Tree of Life at RDH Hospice
At Royal Darwin Hospital’s hospice in April, a beautiful forest began to grow.
Seventy trees by seventy members of the palliative care community were drawn through a series of therapeutic workshops. The Tree of Life process used was derived from Narrative and Music Therapy, and was adapted to incorporate art making to allow participants to reflect on their strengths, identity and values. Drawn through a guided process, participants were prompted to create an image of their identity in the form of a tree.
The roots are the people in our lives when we were growing up.
The ground surrounded the roots as they grew.
The trunk represents our values.
The branches are our hopes and dreams.
The leaves are the people in our lives today.
The fruit are the fruits of our labors.
The flowers and seeds are the gifts we hand on to others.
In a process that empowers participants to reframe the story of their identity in ways that make us stronger, viewing these trees together as a forest is a powerful sight. We saw beauty in their difference and their connectedness, and strength and resilience in the support of the forest. While each narrative was undoubtedly unique, our need to feel held by our community is essential in times of grief and loss.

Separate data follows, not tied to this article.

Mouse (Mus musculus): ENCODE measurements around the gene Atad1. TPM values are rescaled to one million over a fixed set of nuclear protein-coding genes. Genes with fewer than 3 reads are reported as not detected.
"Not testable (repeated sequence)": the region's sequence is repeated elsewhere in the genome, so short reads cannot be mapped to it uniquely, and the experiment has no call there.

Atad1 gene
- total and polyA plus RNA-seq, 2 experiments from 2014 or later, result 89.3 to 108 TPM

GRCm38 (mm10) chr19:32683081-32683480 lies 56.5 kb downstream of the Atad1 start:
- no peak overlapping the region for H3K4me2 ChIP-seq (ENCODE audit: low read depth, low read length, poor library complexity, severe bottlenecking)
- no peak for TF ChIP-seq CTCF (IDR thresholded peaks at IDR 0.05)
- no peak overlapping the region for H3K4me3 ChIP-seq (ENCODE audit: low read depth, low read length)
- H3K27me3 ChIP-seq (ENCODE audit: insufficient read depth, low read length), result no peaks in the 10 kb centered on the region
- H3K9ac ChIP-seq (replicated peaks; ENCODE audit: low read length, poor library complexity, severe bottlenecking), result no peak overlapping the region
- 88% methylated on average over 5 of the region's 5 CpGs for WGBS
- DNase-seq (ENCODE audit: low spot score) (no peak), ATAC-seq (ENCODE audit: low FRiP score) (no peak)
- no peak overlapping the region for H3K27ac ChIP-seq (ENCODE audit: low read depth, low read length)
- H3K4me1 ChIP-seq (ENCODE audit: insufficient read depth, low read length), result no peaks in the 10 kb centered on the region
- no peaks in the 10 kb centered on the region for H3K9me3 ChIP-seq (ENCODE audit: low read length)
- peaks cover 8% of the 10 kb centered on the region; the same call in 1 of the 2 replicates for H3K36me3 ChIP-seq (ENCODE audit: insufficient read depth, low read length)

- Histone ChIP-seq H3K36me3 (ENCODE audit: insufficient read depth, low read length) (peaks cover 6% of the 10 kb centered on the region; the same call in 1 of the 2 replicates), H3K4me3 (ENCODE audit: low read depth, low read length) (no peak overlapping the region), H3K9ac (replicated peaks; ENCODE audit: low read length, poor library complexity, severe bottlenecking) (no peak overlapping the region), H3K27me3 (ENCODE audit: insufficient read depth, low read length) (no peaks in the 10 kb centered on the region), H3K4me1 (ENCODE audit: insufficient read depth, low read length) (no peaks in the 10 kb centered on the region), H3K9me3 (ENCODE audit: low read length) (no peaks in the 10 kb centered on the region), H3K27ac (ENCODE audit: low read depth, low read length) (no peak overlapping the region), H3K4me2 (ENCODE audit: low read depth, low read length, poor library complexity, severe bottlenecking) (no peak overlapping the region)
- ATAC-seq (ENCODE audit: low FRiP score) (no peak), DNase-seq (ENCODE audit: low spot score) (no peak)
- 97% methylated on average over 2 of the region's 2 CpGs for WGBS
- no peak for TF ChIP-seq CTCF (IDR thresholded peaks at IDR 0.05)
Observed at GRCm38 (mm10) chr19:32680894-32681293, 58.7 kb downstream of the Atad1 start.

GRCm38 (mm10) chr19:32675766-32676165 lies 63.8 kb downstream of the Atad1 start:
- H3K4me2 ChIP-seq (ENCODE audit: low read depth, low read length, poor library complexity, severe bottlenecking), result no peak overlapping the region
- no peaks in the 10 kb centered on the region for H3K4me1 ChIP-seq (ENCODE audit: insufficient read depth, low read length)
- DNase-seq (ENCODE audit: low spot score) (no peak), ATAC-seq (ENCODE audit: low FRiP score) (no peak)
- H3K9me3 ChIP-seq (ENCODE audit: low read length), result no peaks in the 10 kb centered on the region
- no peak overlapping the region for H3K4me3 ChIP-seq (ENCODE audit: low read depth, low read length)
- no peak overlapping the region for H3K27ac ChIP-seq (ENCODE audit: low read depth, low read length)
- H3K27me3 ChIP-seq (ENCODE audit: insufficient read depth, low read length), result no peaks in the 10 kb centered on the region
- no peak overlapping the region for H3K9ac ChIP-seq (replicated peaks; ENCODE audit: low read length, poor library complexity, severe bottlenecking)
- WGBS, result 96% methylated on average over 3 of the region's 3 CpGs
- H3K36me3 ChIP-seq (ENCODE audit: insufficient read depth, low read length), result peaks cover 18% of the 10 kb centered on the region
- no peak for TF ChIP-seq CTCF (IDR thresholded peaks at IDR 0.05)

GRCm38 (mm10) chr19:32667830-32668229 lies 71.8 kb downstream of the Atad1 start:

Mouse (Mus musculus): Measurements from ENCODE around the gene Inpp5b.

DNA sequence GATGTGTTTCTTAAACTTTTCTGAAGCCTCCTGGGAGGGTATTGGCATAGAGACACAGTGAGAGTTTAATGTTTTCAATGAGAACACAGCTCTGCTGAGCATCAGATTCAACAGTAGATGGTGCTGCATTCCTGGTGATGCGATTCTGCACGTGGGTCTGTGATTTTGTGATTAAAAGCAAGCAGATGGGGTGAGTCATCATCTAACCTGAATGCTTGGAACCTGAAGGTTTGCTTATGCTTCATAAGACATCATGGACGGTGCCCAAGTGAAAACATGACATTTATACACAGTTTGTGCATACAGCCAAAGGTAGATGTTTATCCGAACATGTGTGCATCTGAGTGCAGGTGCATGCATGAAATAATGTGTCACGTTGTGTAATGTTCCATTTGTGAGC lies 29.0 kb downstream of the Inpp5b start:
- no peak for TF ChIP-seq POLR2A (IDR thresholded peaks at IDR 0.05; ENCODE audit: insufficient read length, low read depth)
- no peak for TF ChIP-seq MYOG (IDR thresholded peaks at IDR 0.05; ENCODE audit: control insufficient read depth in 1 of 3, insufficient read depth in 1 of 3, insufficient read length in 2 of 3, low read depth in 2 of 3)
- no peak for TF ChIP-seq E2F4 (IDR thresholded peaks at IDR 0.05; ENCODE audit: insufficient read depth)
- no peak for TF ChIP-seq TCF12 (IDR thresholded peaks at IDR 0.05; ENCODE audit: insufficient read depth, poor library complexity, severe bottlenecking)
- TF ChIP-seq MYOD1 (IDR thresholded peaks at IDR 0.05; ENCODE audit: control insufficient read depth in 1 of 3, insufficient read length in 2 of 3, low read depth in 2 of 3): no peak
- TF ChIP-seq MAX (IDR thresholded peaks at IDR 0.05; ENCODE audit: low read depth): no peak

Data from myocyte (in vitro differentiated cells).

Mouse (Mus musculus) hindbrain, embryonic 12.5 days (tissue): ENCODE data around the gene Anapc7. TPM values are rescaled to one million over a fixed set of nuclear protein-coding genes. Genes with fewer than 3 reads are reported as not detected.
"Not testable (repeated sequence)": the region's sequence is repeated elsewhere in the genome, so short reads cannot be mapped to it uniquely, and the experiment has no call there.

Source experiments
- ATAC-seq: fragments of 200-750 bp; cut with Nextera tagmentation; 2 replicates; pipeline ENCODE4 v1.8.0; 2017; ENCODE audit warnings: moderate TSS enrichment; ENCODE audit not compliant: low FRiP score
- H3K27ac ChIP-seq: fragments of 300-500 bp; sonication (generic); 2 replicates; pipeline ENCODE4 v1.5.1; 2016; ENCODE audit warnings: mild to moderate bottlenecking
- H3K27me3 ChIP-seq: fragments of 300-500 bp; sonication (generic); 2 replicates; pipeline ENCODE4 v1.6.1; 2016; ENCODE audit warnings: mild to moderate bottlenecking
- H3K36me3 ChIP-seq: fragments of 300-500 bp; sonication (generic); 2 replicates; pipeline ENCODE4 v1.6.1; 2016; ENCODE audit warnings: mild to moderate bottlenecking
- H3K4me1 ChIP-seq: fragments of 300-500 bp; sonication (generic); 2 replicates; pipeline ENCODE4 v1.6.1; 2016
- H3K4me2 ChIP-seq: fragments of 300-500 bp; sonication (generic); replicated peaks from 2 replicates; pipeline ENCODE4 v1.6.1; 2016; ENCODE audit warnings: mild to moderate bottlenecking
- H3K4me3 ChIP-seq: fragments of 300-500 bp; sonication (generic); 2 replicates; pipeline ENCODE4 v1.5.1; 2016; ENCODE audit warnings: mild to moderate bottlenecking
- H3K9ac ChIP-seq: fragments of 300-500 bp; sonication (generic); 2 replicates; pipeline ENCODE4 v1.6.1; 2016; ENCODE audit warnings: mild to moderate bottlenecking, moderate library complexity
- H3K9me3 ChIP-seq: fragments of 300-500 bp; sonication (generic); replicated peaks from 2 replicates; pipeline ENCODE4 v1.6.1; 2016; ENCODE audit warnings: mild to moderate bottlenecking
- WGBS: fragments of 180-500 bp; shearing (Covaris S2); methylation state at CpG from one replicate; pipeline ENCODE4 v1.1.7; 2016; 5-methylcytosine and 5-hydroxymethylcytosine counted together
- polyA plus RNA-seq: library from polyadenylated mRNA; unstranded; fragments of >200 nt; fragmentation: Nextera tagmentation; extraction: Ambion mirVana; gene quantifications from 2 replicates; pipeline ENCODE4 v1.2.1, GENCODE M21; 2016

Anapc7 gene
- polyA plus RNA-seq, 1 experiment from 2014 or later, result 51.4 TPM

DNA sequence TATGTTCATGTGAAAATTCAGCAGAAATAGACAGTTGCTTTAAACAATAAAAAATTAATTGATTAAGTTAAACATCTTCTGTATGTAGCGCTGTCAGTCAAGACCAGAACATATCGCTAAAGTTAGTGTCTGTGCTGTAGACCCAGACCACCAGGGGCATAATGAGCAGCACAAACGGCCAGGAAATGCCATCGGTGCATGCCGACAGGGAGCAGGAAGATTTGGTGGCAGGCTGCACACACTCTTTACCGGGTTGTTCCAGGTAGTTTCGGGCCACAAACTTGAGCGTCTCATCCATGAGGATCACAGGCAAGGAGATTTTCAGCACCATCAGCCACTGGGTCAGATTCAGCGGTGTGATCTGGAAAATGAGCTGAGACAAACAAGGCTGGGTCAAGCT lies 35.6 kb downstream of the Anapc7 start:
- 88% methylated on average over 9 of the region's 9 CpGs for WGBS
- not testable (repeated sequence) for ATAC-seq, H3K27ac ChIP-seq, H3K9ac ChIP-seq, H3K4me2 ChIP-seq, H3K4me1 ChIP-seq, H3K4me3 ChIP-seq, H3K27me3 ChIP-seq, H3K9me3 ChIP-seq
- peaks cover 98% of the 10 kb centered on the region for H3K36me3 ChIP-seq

Facilitating this process and observing the growth, renewal and support of this forest was an absolute privilege. The workshops and exhibition were made possible thanks to the support of Arts NT, NT Government, Darwin Community Arts, RDH Hospice and my co-facilitators Dr Niamh O’Connor, Bronwyn Dann, Juliet Rankin and Mike Foley.
Registered Music Therapist
Hospice, Royal Darwin Hospital
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